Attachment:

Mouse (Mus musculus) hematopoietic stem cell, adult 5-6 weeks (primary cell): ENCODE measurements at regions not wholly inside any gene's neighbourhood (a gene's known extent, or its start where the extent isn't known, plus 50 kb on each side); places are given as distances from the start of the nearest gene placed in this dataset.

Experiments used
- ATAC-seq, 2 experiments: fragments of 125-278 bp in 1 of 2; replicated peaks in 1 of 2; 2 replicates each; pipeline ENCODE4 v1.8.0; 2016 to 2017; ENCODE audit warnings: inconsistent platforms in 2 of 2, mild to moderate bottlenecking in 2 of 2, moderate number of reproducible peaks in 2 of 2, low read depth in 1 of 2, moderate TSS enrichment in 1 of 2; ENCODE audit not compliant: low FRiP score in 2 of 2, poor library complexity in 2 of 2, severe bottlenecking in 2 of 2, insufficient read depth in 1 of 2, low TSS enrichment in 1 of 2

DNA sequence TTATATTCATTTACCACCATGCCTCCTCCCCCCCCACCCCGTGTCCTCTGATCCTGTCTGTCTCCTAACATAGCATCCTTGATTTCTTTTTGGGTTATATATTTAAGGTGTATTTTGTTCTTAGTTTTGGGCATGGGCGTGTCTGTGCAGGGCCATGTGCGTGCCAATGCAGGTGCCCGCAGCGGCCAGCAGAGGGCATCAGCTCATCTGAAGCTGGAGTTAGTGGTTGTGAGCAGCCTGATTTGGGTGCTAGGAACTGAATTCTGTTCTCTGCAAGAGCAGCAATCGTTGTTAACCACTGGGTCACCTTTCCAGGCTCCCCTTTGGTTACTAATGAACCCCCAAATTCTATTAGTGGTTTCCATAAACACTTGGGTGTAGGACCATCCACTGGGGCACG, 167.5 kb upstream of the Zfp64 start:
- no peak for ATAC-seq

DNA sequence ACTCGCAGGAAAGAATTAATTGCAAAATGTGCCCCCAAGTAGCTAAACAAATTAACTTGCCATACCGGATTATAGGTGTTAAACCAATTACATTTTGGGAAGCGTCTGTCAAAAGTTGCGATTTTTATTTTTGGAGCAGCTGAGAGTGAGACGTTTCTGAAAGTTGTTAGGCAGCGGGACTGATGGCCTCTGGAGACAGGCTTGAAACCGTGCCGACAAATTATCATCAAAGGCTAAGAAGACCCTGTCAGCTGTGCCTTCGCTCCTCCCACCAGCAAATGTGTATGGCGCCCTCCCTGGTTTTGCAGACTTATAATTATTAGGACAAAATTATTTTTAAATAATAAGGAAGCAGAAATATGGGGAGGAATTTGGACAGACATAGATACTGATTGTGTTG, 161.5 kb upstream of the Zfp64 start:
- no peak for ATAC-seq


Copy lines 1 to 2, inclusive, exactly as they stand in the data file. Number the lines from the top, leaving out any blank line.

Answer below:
Mouse (Mus musculus) hematopoietic stem cell, adult 5-6 weeks (primary cell): ENCODE measurements at regions not wholly inside any gene's neighbourhood (a gene's known extent, or its start where the extent isn't known, plus 50 kb on each side); places are given as distances from the start of the nearest gene placed in this dataset.

Experiments used